I was concerned that it would be what my kids called a “boring AP book” with outdated language. I’m happy to report that I did not find it boring or hard to read. It’s interesting to see how Helen dealt with her bad marriage in an era of restricted women’s rights. The juxtaposition of her morality and her determination to protect her son is noble. It would have been so easy for her to make the best of her plight in a fashion similar to her husband.

This book made for a great discussion! We talked about women’s rights in the 1800’s, morality, and alcoholism. There was so much information, we didn’t use any pre-set questions. The conversation just flowed. I give this book 4 slices!

Linked to Anti-Procrastination Tuesday & Tell Me Tuesday!

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Sherlock Holmes Book Club and Review

Our last book club met to discuss The Classic Adventures of Sherlock Holmes, a collection stories by Sir Arthur Conan Doyle. I’d never read any Sherlock Holmes stories and was excited to add a little culture to my reading repertoire.

The Classic Adventures of Sherlock HolmesHis friend and cohort Dr. Watson called him the “most perfect reasoning machine the world has seen.” Sherlock Holmes, the eccentric, pipe-smoking Londoner with an encyclopedic knowledge of almost every field, could build a solution on the thinned thread of a clue, and use it to bring any criminal to justice.

In this volume are collected seven of the most thrilling of the Sherlock Holmes stories. With the cunning of a fox and the courtesy of an English man, Holmes uses his miraculous powers of observation to save a king from blackmail, capture England’s most wanted and feared bank robber, and deduce the identity of a mysterious man who has left his fiancee at the altar. With Watson as a sounding board for his questions and an accomplice to his machination, Holmes is virtually unstoppable as a detective, even in the most baffling circumstances. Yet in “A Scandal in Bohemia” he meets the woman, a foe whose beautiful face hides a mind that might be one step ahead of his own. Each chapter provides a new adventure, and each case – seemingly more obscure and hopeless than the last – never proves too difficult for Sherlock Holmes. {Book flap}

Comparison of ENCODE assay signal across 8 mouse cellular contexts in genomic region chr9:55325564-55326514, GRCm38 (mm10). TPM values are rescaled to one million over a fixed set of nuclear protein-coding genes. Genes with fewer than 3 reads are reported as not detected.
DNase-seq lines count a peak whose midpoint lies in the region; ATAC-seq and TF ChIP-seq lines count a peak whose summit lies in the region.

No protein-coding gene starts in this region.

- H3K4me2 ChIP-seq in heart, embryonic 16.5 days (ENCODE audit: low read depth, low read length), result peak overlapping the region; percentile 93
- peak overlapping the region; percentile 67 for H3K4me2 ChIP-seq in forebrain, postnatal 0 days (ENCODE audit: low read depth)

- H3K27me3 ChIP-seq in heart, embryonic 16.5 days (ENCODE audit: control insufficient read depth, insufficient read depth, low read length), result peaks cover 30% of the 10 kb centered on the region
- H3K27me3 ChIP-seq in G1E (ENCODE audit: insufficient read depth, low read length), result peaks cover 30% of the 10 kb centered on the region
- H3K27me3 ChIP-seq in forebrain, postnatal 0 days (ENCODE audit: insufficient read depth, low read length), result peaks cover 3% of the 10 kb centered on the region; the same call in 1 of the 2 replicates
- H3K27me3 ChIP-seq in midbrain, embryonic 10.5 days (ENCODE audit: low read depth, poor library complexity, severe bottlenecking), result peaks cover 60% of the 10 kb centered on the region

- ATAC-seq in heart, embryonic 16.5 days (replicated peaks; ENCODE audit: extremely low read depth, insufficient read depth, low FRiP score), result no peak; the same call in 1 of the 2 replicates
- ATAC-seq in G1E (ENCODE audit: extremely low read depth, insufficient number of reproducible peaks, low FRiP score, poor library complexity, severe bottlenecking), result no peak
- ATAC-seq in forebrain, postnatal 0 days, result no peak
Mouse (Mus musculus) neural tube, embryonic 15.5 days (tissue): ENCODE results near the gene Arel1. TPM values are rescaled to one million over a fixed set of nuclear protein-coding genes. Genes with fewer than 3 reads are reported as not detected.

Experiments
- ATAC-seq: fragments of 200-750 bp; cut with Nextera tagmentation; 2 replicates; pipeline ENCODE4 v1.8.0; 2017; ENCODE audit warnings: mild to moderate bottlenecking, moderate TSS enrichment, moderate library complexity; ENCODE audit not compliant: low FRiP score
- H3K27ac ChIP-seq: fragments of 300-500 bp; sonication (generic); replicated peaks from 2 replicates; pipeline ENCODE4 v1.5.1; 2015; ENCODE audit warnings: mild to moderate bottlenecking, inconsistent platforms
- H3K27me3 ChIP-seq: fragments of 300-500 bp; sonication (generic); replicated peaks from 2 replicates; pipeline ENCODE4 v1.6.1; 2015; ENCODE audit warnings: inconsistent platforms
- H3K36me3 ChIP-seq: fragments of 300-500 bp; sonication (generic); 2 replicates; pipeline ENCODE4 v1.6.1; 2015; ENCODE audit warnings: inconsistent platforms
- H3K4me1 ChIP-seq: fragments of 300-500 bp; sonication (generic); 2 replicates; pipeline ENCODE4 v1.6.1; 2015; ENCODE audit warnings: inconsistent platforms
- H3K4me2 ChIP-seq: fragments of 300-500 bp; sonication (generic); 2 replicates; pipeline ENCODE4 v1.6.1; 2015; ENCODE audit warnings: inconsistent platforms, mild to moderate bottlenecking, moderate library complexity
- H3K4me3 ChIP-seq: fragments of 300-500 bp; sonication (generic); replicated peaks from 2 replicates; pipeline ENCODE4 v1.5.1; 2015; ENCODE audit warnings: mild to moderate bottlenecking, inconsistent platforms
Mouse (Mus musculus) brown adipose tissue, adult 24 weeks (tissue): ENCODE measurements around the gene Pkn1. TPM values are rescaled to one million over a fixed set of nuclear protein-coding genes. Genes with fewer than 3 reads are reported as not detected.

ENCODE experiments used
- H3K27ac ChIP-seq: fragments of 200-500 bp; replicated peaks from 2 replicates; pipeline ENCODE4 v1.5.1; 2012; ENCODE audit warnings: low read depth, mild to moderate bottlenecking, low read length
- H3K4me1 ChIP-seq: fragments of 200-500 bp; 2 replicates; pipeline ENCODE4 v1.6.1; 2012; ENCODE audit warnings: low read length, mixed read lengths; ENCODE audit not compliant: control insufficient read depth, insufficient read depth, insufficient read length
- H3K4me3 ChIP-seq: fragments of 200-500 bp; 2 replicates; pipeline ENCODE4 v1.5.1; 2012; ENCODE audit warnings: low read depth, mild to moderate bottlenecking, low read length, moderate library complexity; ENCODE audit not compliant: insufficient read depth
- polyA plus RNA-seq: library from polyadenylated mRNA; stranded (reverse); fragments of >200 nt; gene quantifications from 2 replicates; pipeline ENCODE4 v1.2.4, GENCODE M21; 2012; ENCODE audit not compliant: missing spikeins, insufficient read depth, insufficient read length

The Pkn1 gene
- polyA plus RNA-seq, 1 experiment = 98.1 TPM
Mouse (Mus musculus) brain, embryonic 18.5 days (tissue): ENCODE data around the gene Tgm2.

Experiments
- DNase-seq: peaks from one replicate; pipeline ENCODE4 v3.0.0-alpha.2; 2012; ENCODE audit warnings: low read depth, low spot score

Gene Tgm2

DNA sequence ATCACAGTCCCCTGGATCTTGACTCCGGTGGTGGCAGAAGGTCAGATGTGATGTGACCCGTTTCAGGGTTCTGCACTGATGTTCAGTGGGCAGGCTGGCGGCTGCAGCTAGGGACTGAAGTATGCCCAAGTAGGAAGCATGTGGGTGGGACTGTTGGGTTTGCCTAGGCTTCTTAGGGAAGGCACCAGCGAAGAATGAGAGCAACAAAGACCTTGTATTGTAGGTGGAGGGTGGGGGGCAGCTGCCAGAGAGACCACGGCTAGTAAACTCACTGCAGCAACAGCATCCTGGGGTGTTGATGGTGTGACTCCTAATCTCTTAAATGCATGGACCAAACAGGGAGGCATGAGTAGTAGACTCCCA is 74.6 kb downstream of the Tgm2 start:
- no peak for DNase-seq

The first thing I learned was that I can only handle short story collections in small doses. This was my third book of short stories in a couple of months and I’m pretty short storied out now.

Sherlock Holmes with Robert Downey Jr.Somewhere along the line I started thinking about how different Sherlock Holmes in the book is from Robert Downey Jr.’s version in the movies. I’m glad a couple of the stories at the end gave me a little insight at how the movie producers made that leap.

Our book club was split pretty even as to those that like Sherlock and those who not so much. It was a good discussion picking out pieces of his personality that came through the different stories.

Overall, I appreciated the mysteries but Sherlock Holmes isn’t my favorite detective. He’s too aragent and condescending for my taste. I prefer Agatha Christie’s Hercule Poirot. I give The Classic Adventures of Sherlock Holmes three slices.

Linked on Anti-Procrastination Tuesday.